NIH Studies Pain Relief Alternatives
Fresh Look At Non-Addictive Methods of Pain Relief
NBC News reports that the National Institute of Health, after an extensive review of alternative methods of pain relief including acupuncture, tai chi, massage, meditation, and yoga, has found that those and other procedures can be just as effective as opioids in relieving symptoms.
The study, which looked at 16,000 patients, focused on the role pain relievers play in our daily lives, and whether or not other approaches could deliver relief without the threat addiction poses when using pharmacological remedies.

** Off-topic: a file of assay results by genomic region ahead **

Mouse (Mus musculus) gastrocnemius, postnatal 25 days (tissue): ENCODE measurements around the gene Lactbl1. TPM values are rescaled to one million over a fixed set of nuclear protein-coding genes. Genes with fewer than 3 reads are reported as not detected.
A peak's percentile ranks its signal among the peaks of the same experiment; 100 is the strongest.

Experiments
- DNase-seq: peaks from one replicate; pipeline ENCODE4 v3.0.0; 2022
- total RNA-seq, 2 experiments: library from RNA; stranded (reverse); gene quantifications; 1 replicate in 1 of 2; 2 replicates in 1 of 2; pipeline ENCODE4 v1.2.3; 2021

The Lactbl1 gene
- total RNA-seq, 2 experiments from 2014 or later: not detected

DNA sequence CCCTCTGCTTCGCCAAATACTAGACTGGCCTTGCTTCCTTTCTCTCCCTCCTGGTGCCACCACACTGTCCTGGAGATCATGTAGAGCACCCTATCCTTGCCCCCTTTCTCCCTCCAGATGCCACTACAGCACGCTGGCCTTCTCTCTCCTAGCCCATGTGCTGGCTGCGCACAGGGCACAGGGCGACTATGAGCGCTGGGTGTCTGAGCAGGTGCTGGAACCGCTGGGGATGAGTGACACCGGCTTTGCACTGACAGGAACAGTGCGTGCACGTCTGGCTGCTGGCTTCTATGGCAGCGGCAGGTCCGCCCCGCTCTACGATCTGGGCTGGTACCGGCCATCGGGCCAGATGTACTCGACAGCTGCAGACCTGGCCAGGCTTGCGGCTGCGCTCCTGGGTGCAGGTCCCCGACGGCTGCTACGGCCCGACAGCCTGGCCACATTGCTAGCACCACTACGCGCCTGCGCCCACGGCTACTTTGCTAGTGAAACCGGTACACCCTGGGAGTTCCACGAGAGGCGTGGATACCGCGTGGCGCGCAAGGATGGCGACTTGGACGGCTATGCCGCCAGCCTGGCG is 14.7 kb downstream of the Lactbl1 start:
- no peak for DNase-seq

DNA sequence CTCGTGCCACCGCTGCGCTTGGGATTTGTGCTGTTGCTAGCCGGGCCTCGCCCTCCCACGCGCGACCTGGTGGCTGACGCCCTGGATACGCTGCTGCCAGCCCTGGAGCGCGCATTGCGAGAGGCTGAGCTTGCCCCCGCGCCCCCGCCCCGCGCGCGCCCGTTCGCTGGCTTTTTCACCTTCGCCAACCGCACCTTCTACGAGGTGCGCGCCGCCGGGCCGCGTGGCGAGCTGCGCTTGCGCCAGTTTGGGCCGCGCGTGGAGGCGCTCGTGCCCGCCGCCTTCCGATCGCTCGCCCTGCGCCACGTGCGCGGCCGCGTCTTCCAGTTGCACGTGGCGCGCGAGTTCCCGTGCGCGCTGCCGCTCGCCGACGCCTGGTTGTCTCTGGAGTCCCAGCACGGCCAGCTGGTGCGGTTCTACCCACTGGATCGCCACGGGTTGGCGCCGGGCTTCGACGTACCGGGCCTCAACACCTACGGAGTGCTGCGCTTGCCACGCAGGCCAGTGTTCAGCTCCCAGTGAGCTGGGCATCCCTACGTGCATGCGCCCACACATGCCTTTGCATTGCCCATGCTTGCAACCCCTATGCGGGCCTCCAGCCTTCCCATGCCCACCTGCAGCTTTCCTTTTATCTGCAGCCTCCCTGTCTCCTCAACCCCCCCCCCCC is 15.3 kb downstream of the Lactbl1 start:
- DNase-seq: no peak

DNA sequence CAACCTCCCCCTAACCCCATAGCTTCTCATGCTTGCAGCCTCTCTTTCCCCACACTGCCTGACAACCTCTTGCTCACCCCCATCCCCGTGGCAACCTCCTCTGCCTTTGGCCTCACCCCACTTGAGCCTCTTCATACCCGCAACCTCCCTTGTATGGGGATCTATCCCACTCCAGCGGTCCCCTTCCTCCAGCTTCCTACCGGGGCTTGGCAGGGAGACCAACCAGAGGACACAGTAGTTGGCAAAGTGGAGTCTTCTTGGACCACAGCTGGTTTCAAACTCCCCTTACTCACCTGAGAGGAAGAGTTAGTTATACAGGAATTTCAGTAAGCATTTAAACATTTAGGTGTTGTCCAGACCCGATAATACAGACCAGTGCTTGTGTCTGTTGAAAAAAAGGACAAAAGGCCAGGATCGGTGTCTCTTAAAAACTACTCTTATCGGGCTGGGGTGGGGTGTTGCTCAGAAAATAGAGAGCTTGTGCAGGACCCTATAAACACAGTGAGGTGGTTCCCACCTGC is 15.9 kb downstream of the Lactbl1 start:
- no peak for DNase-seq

Researchers examined the three most common pain complaints: arthritic knees, neck, and lower back, and concluded that, in the case of lower back pain, yoga and acupuncture provided substantial relief. Even though Pilates wasn’t mentioned, I’m assuming that had it been included as a part of the study we’d have been well represented as being both safe and effective.
The research also looked at supplements like glucosamine, and found them to be ineffective in achieving any significant change in joint health, let alone pain relief.
This study began as an effort to find a solution to increasingly common opioid addiction as a result of commonly prescribed pain relief medications, and ended up discovering that safe and effective alternatives, including centuries old exercise based on ancient beliefs, can perform as well or better than modern pharmaceuticals.